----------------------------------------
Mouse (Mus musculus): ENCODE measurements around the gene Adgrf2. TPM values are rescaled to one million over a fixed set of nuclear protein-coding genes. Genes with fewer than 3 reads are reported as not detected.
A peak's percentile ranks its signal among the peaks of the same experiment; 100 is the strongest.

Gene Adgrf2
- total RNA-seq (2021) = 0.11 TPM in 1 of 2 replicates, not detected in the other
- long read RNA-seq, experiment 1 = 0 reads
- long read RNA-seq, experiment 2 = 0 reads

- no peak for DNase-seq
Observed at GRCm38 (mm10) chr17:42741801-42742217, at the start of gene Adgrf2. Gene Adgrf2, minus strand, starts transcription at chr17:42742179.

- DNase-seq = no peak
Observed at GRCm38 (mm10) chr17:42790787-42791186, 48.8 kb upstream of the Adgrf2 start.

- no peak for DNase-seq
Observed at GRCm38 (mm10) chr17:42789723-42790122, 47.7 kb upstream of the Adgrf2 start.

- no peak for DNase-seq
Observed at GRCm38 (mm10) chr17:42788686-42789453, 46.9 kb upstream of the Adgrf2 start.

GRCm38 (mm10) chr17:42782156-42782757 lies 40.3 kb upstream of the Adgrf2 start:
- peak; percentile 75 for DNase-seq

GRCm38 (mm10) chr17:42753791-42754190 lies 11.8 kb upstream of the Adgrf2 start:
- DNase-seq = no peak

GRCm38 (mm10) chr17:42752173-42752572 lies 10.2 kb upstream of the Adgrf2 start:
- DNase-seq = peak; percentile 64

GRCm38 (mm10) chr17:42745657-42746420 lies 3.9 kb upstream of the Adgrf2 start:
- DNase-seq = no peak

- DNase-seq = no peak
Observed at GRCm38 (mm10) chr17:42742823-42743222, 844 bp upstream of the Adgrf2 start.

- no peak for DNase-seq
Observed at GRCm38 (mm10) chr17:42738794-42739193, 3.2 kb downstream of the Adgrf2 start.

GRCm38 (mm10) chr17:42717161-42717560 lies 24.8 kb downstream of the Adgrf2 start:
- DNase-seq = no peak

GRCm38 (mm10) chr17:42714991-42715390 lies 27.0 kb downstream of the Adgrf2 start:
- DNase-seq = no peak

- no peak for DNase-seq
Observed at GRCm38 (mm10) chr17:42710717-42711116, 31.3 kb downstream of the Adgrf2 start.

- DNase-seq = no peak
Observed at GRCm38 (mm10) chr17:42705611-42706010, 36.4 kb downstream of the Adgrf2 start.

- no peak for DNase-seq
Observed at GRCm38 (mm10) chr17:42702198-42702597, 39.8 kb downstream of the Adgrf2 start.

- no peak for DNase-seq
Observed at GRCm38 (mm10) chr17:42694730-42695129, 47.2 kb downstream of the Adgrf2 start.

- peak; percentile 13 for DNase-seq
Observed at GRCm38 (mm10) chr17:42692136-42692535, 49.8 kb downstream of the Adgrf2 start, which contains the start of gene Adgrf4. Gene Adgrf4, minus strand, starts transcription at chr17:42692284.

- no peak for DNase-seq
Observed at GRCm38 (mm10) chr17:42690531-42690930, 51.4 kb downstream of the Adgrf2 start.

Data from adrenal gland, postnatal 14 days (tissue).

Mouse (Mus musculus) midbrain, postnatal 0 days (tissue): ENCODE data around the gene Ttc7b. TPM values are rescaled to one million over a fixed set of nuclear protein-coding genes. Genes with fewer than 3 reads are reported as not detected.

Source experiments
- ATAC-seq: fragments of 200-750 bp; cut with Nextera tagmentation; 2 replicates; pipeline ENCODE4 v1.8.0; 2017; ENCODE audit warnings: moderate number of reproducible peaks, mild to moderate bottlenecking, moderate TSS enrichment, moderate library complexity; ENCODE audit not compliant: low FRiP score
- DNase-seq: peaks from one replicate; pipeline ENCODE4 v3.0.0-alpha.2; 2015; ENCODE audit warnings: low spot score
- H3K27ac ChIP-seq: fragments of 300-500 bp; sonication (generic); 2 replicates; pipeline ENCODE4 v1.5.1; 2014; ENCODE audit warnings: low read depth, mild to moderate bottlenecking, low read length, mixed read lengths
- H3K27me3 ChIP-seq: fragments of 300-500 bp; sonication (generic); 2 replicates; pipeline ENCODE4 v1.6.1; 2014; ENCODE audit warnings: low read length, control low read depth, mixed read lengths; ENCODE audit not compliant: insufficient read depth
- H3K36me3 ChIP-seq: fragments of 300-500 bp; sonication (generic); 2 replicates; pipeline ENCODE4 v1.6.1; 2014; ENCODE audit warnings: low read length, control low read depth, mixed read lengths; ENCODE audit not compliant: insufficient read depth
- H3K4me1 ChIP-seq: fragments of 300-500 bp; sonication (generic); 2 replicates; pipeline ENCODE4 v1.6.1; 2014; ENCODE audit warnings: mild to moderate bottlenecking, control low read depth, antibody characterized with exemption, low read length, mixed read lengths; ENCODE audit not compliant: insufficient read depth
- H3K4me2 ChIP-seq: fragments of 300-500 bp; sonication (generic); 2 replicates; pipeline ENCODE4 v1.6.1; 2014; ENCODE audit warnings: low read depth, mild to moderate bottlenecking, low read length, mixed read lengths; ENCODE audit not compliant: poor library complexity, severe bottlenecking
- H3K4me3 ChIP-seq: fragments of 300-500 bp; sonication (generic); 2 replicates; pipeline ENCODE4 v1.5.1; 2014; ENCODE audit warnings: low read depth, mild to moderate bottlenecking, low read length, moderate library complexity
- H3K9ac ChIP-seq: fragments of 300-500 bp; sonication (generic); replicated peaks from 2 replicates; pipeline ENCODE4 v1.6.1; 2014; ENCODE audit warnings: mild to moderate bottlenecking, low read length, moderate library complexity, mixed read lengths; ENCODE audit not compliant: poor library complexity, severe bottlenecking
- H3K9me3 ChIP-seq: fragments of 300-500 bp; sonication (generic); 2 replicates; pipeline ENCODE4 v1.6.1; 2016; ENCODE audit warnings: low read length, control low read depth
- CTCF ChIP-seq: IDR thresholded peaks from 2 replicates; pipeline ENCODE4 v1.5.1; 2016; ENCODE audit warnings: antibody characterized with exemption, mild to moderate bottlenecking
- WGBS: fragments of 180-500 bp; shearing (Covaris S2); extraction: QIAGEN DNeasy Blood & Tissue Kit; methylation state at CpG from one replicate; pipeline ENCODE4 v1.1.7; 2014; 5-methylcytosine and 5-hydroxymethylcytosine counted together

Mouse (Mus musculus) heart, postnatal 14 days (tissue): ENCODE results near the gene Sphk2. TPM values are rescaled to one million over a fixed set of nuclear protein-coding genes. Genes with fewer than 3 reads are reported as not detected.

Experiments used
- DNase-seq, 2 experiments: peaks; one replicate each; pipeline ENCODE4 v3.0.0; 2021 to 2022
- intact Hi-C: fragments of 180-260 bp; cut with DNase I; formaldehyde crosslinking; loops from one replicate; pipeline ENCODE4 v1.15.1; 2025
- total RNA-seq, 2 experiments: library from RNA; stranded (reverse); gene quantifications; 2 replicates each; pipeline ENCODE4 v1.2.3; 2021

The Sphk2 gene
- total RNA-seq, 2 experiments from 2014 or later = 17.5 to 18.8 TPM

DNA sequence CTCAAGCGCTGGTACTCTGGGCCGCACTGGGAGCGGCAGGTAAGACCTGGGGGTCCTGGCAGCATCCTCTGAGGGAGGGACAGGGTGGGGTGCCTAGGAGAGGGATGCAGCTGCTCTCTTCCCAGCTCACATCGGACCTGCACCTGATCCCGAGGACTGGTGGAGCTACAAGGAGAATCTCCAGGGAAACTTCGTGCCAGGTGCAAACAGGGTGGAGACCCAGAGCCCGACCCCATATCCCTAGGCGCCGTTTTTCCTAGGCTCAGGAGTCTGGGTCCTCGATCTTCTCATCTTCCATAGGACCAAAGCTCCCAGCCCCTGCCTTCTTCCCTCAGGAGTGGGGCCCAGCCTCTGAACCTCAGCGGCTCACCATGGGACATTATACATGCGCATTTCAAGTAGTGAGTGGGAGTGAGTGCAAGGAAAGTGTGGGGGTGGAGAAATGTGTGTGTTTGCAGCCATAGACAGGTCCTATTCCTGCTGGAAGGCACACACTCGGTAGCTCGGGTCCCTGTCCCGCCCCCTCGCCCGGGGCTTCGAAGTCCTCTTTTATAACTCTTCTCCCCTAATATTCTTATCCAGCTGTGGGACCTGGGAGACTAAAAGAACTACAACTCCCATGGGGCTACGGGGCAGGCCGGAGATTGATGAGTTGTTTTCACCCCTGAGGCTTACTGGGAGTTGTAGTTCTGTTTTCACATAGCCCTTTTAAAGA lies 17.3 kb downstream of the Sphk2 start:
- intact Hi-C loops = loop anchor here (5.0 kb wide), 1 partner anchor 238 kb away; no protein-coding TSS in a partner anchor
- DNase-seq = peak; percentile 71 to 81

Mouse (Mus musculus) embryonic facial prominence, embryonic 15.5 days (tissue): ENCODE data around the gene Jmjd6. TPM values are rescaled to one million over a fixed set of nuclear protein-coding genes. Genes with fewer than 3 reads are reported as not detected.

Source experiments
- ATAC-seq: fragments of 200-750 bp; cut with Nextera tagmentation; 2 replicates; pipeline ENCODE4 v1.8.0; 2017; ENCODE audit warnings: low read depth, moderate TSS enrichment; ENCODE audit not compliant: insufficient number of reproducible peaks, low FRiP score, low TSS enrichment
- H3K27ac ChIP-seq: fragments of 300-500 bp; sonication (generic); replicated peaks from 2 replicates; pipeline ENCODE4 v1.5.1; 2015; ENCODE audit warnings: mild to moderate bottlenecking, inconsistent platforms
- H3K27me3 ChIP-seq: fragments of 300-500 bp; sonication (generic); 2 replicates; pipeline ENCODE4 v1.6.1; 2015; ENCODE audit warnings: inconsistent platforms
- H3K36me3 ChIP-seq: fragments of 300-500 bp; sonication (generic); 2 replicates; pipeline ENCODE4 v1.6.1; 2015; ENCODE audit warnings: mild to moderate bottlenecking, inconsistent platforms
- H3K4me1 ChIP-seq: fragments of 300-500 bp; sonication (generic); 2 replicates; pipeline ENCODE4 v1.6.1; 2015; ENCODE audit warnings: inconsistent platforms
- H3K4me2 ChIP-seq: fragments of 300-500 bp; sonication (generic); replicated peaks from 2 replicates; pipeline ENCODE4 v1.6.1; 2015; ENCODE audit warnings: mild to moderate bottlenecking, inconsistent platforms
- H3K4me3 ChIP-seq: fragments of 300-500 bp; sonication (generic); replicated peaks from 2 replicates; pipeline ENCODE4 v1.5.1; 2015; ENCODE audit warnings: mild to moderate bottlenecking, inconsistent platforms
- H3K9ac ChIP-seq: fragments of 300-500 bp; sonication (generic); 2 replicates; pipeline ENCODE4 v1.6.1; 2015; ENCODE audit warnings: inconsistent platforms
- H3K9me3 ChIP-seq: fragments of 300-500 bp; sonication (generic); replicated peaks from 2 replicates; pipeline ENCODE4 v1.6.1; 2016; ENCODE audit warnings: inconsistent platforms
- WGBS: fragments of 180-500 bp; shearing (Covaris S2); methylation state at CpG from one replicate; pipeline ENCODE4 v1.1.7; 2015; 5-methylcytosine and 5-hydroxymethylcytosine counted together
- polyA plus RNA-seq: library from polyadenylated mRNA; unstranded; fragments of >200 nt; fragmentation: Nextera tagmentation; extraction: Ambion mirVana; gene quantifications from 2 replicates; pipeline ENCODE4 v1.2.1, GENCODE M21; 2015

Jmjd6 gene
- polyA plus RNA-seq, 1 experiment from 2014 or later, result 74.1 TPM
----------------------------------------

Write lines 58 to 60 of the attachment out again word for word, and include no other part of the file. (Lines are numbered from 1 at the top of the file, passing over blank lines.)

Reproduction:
Mouse (Mus musculus) heart, postnatal 14 days (tissue): ENCODE results near the gene Sphk2. TPM values are rescaled to one million over a fixed set of nuclear protein-coding genes. Genes with fewer than 3 reads are reported as not detected.

Experiments used
- DNase-seq, 2 experiments: peaks; one replicate each; pipeline ENCODE4 v3.0.0; 2021 to 2022